Blaming yourself for your child's behavior. When times get hard, it can be so easy to blame yourself and feel pity for your child. This can happen when there's a death in the family or in divorce situations. It's easy to let go of some of your standards and limits because you feel that your child is going through such a tough time and he needs a break right now. Or maybe your child's co-parent has gone AWOL and you feel like you have to make up for their absence in some way. Whatever your situation is, remember that this is part of life. As difficult as it is, bad things happen to everyone. Of course you want to be empathetic and listen to your child (and get him or her outside help or counseling if they need it) but it doesn't mean that you should allow them to behave inappropriately. It's a tough lesson for kids, but nobody has that picture perfect life and no child grows up in a bubble that protects them from struggles and negative emotions. As parents, as much as we'd like to, we just can't foresee and prevent conflict, tragedy, or loss. Trying to "make up for" life's struggles by being overly permissive or by having deep pockets and doing too much for your child is a mistake.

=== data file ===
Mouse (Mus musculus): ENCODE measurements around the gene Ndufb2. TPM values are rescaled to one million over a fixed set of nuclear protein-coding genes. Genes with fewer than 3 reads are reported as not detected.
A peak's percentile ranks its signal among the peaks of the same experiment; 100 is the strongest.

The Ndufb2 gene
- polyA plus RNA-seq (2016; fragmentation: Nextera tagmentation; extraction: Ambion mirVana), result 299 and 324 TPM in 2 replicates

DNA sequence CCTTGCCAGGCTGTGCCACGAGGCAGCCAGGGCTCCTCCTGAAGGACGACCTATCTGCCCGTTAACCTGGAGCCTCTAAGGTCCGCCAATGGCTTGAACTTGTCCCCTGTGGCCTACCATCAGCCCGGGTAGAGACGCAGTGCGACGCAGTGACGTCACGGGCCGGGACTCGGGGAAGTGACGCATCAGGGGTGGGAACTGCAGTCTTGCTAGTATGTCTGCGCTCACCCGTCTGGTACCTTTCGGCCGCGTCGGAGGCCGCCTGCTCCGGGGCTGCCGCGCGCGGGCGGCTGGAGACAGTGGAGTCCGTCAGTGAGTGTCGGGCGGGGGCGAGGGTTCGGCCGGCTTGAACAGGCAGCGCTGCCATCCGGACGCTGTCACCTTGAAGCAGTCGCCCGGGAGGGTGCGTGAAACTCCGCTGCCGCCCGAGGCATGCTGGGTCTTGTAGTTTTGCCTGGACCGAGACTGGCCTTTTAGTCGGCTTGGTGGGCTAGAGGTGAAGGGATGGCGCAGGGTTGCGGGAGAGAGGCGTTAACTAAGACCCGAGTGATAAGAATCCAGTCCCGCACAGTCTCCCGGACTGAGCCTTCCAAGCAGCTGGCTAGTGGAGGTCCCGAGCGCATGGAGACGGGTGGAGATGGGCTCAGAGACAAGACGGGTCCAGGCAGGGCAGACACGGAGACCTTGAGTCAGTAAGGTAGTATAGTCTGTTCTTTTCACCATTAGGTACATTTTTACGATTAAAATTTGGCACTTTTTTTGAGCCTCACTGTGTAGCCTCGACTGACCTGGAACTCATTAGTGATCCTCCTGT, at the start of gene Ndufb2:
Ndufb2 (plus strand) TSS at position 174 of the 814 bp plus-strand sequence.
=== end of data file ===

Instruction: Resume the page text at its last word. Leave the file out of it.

When times get tough, children really just need someone to listen and to take responsibility and continue to guide them along in a regular routine with healthy and appropriate structure. Children should still have rules and consequences, as well as chores and responsibilities. Do your best to strike a balance and also provide your child with open arms and ears to love and guide them through it. You can't control other people or the world around you, but you can control yourself and how you parent your child. It's always best to focus on what you can control and remind yourself that you're doing your best, and you are enough.

Grieving and letting go are just part of the process. As parents, we all need to let go of unrealistic expectations for our children at one time or another. Once you realize that your child is not exactly who you wished them to be--that they don't like biking or hiking like you do, that they're better at drawing than biology, that they aren't going to be a hockey player but instead want to figure skate--you may have to let go of a part of your dream for them. There is sadness to this process. Again we are reminded that parenting is a difficult job--in fact, one of the hardest jobs we will ever have.